Recent Posts

WETLANDS: LIFE SUPPORT FOR THE GREAT BARRIER REEF

By Dr Fernanda Adame and Emeritus Professor Angela Arthington The Great Barrier Reef (GBR) is well recognised as one of the most biodiverse and valuable ecosystems on Earth. However, few of us appreciate that one million hectares of wetlands are the life support system for this important ecosystem. In this article, Dr Fernanda Adame and Emeritus Professor […]

Should we keep hanging our water out to dry – or is there another solution?

  By Professor Fran Sheldon As the drought tightens its grip on southeastern Australia many towns look like running out of drinking water with a forecast of millions of dollars needing to be spent to keep regional communities viable until the drought breaks. This current drought is occurring hot (pardon the pun) on the heels […]

Decline in tiger shark population defies expectations

By Dr Chris Brown Our new research has revealed a 71% decline in tiger sharks across Queensland’s coastline. The decline has been particularly rapid in southern regions which is unusual. Tiger sharks are top predators that have few natural enemies, so the cause of the decline is likely overfishing. The decline is surprising, because tiger […]

EFFECTIVE ACTION NEEDS ACCESSIBLE SCIENCE

  By Dr Chris Brown Coastal wetlands are globally threatened. However, the plight of these habitats, like mangrove forests, seagrass meadows and saltmarshes, is not well recognised relative to other coastal ecosystems, such as coral reefs. This translates into funding shortfalls both for the science needed to address coastal wetland decline and for the protection and […]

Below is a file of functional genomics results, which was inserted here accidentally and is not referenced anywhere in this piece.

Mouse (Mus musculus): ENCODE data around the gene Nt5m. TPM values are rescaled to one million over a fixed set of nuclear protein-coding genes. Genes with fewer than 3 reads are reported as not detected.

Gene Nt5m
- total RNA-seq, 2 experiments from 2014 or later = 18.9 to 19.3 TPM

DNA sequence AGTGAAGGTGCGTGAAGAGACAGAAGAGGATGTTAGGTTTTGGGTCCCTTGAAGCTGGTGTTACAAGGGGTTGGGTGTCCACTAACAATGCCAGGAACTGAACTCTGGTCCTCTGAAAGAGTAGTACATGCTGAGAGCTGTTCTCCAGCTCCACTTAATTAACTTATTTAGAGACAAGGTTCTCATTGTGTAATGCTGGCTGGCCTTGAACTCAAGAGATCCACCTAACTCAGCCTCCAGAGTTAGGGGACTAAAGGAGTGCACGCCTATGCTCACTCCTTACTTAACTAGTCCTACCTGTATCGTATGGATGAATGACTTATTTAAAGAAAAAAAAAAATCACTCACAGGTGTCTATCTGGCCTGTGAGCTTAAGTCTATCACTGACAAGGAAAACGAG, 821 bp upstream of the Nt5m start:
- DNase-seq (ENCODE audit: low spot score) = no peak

From sharks in seagrass to manatees in mangroves, we’ve found large marine species in some surprising places

Michael Sievers, Griffith University; Rod Connolly, Griffith University, and Tom Rayner, Griffith University When we think of mangrove forests, seagrass meadows and saltmarshes, we don’t immediately think of shark habitats. But the first global review of links between large marine animals (megafauna) and coastal wetlands is challenging this view – and how we might respond […]

Prey availability and flow conditions drive changes in barramundi abundance

By Mischa Turschwell Predator-prey interactions between fishes are important ecological processes that help maintain healthy populations and ecosystems. But often we don’t know if predators control prey numbers (top-down control) or if the number of prey available controls predator numbers (bottom-up control). We also don’t know how these interactions might change if environmental conditions like […]

Turtley sick moves: rescuing weak sea turtles and the science aimed at helping their equally weak populations

  Author: Dr Ryan Pearson Sea turtles are threatened. Literal boatloads of things affect their already low survival rates, most attributable to humans. Plastics, fishing entanglements, temperature increases, habitat degradation and actual boat strikes are killing turtles and affecting their populations in many other ways. Ultimately threatening their very existence. Knowing this, when my buddy […]